Many of the ingredients at the time were poisonous and therefore I haven’t used them. How period it may be with white and red from lead, tin and cinnabar, they are bad for you and I haven’t used them. Titanium oxide and zinc oxide are white pigments that came during the 19th century and work in the same way as white from lead and tin and can used as substitutes. I probably don’t need to say this, but I do anyway; Never use poisonous products on your skin!

Another ingredient that often turns up is spermaceti, a waxy substance that comes from the Sperm Whale.. It is not poisonous and perhaps you can get it today, if you are prepared to pay for it. I haven’t checked that out as I don’t find it very ethical. Jojoba oil works very similar and I have used that instead.


The make-up


My beautiful models, Caroline and Abigail, in their natural state.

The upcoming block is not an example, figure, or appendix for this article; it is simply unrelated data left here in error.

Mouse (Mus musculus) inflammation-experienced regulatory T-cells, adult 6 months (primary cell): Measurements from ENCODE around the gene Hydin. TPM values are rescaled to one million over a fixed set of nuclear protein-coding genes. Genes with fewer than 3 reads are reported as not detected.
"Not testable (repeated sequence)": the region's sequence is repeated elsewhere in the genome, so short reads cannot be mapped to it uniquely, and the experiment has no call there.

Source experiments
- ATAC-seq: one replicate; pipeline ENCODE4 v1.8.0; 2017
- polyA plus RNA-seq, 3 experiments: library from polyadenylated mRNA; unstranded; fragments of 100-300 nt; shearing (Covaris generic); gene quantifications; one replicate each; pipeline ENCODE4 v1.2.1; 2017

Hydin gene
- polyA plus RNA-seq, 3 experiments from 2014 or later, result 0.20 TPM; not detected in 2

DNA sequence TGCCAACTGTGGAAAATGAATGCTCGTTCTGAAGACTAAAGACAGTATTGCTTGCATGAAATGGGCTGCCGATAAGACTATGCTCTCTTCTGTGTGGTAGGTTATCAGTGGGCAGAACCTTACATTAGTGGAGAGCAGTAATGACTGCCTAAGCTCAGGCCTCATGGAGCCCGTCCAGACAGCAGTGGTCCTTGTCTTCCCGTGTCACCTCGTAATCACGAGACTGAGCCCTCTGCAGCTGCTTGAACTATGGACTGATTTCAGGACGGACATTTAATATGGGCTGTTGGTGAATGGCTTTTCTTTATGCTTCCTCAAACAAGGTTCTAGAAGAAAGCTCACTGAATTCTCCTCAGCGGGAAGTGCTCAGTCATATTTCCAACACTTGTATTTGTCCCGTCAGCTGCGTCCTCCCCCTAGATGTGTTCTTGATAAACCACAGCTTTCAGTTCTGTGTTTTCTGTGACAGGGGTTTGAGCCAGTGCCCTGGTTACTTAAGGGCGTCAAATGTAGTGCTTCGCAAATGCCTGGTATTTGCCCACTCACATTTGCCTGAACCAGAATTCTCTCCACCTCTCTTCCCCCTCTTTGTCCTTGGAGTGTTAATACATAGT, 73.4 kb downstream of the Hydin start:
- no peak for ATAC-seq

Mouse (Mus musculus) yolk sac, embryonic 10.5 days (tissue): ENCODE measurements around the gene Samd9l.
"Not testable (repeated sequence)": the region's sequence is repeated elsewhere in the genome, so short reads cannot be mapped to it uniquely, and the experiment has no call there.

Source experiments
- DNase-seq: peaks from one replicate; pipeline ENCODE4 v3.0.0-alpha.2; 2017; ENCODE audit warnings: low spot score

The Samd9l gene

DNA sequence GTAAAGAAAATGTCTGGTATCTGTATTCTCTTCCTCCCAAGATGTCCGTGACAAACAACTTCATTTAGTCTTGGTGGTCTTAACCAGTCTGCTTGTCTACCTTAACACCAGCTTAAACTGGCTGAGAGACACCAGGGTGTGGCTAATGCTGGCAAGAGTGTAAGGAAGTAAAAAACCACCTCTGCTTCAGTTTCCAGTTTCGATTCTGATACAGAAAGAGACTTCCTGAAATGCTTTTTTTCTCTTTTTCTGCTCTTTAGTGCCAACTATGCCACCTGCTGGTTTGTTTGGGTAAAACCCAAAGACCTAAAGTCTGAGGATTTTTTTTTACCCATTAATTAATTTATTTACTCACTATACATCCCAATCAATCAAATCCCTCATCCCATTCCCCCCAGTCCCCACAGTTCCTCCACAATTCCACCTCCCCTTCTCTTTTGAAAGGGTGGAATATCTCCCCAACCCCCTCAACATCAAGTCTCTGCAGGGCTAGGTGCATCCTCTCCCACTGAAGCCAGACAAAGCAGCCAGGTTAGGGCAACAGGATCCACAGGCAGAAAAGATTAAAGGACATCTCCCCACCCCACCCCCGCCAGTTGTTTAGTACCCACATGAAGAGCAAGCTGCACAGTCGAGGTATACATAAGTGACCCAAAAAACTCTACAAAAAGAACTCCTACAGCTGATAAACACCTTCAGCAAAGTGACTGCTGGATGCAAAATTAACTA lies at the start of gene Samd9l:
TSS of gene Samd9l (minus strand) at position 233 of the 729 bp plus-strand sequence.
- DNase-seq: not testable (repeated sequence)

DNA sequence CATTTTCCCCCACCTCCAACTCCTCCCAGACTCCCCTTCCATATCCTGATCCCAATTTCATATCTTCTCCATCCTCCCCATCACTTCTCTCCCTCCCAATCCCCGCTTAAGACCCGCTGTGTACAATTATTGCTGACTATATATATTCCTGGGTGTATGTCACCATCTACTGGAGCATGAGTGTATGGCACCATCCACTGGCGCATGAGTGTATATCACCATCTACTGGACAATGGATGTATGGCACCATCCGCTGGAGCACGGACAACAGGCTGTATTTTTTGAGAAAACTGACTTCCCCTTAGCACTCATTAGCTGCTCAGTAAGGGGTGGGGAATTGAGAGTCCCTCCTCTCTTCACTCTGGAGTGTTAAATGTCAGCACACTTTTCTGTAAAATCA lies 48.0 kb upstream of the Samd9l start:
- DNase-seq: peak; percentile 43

Photobucket

And after.
Photobucket


As I mentioned before, pale skin was the thing to have and it was supposed to be shiny too. A beautiful skin is often described as varnished, or glazed. Even without white make-up a shiny surfaced could be created with a lotion that contained nacre. Or use “An Admirable Varnish For the Skin”, a mixture of egg white, juice of lemon and some rosewater. Works very well, at least until the egg white is dry and starts to peel off… Rouge could be found in a number of red shades and could be placed all over the cheek, much in the same manner a blush spreads. Or it could be a smaller field on the middle of the cheek, or on the cheek bone.
Photobucket Photobucket

Caroline's make-up is rather heavy, the white pigment is Titan Oxide. I bought the pigment as a powder, so to make it stick I needed something for it to stick to. There are a number of recipes for pomades and I chose to make one that contained almond oil, bees wax, jojoba oil and a little rose water. It became a very thick cream and after spreading it on Caroline's face I dipped a sponge in the pigment and worked it in. It was a bit tricky to make it cover evenly and the end result became rather sticky. As this was just a test make-up, I just painted Caroline's face, had it been for a ball I would have painted all visible skin.
Photobucket